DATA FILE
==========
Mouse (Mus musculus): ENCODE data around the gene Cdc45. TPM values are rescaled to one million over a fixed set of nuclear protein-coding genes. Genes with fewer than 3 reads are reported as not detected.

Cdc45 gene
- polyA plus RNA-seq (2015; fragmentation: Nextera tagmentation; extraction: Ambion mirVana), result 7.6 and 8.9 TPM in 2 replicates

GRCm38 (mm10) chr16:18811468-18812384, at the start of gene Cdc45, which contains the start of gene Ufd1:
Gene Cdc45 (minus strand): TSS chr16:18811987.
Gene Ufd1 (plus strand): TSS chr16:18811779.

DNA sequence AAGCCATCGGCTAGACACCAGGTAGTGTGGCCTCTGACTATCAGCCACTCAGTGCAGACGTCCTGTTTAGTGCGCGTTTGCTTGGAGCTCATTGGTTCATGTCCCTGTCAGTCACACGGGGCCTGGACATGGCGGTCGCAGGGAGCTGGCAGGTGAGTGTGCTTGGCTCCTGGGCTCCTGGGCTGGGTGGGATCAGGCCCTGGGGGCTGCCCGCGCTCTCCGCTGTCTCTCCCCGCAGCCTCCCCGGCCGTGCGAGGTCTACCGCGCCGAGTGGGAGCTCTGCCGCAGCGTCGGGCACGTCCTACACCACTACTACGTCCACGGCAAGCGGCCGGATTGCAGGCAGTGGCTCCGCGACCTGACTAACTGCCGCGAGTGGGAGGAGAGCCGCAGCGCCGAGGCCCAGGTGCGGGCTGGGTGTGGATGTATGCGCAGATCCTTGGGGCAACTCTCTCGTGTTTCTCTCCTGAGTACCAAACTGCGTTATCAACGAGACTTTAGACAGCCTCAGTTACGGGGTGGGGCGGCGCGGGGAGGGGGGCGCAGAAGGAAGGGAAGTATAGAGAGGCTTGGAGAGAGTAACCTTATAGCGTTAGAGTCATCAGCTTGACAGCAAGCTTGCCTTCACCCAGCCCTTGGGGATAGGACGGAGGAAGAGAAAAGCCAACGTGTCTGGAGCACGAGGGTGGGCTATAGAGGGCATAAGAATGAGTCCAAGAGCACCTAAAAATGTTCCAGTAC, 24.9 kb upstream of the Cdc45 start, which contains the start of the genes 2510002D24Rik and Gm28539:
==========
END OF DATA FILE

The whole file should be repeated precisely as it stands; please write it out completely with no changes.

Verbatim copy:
Mouse (Mus musculus): ENCODE data around the gene Cdc45. TPM values are rescaled to one million over a fixed set of nuclear protein-coding genes. Genes with fewer than 3 reads are reported as not detected.

Cdc45 gene
- polyA plus RNA-seq (2015; fragmentation: Nextera tagmentation; extraction: Ambion mirVana), result 7.6 and 8.9 TPM in 2 replicates

GRCm38 (mm10) chr16:18811468-18812384, at the start of gene Cdc45, which contains the start of gene Ufd1:
Gene Cdc45 (minus strand): TSS chr16:18811987.
Gene Ufd1 (plus strand): TSS chr16:18811779.

DNA sequence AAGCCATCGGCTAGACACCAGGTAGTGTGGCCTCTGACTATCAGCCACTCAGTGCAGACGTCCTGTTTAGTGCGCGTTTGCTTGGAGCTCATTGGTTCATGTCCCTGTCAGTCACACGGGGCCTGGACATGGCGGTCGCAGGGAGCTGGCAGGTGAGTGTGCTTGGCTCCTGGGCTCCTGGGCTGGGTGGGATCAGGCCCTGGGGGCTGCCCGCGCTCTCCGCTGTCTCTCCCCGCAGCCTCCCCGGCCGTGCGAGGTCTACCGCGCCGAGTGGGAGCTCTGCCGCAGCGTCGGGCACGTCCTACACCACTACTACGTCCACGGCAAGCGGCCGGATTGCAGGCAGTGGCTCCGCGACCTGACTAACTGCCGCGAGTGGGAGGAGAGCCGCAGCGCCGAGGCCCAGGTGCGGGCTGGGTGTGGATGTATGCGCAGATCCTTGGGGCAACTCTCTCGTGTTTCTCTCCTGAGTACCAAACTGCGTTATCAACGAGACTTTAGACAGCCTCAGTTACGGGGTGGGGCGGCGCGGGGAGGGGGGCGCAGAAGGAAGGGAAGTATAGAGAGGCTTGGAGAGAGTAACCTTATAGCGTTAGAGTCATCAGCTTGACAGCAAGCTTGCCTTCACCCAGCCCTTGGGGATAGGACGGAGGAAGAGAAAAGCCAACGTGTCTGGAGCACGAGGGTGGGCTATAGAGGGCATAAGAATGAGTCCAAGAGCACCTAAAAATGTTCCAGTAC, 24.9 kb upstream of the Cdc45 start, which contains the start of the genes 2510002D24Rik and Gm28539: